Java IoT Authors: Elizabeth White, Liz McMillan, Pat Romanski, Yeshim Deniz, Mehdi Daoudi

Related Topics: Java IoT

Java IoT: Article

Star Trek Technology for Java3D

Building a particle system for Java3D

We Need More Power, Scotty!
Let's extend our particle system design to incorporate Shape3D particles. We still want to easily add the particle system to the Java3D scene, and reuse as much of what we've done up to this point. Recall that our particle systems use an emitter to control the initial position and velocity of the particles. The point and motion blurred particle systems deal with pixel size particles so we'll have to create a new type of particle system to handle Java3D shapes. So far, the particle systems have been Shape3D objects, so how can particles be any Shape3D object? Java3D supports the aggregation of shapes into a Group.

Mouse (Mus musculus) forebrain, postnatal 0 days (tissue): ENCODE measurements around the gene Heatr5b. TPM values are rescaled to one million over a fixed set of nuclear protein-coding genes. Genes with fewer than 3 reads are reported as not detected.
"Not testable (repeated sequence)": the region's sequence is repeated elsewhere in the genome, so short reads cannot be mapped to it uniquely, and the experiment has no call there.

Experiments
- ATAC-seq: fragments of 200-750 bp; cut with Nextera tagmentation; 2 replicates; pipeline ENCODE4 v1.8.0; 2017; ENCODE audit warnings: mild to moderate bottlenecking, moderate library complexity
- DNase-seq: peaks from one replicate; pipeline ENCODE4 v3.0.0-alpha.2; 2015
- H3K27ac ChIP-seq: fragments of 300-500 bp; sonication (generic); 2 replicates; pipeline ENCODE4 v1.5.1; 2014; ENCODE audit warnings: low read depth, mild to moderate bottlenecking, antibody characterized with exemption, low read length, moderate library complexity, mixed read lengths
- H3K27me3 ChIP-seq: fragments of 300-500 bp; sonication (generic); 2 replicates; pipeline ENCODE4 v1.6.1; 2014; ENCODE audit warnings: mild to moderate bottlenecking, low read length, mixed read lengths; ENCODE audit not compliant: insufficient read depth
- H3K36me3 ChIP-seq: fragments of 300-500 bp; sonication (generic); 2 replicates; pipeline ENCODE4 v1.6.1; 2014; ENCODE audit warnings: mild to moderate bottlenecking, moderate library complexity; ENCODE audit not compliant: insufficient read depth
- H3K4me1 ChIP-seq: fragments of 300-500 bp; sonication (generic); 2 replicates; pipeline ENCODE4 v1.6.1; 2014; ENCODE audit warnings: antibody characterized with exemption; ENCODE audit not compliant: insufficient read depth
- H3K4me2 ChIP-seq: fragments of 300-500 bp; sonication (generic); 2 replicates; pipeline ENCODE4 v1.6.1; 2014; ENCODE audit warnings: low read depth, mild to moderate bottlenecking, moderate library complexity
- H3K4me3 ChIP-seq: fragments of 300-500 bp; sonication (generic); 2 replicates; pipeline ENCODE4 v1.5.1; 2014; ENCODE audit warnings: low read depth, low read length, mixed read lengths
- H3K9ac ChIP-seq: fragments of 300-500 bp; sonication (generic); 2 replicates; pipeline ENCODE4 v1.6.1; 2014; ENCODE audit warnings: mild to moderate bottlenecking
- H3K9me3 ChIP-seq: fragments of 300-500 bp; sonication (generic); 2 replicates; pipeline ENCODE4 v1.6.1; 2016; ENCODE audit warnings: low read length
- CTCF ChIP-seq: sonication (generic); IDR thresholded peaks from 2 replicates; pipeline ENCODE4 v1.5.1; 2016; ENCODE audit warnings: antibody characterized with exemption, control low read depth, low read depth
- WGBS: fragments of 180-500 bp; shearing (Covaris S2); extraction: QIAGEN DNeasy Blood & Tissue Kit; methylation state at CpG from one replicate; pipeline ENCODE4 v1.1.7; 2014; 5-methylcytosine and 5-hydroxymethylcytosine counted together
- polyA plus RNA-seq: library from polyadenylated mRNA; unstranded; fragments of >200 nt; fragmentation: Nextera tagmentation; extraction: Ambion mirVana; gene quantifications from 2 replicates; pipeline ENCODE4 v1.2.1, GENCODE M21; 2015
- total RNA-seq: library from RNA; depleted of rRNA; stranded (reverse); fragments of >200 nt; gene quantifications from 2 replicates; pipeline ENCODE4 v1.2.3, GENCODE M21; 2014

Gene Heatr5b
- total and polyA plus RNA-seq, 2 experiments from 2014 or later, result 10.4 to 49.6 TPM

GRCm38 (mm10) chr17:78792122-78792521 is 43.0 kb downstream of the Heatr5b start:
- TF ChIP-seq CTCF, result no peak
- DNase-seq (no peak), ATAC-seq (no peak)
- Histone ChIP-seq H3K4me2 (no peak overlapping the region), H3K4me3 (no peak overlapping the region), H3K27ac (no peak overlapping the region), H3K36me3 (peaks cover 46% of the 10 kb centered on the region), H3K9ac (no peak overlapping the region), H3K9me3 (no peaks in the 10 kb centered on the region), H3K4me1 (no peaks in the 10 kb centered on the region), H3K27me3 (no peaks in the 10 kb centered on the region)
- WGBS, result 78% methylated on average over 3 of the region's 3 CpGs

As you can see from Figure 6, the Shape3DParticle-System is a subclass of the Java3D Group class to allow shapes to be grouped together into a particle system. By implementing the IParticleSystem interface, the Shape3DParticleSystem can use the particle emitter unchanged. To help organize and control the shapes, the shape particle system maintains a scene graph segment for each shape in the particle system. Each shape has a scene graph segment consisting of a branch group to maintain membership in the particle system and a transform group to control the location, scale, and rotation of the shape.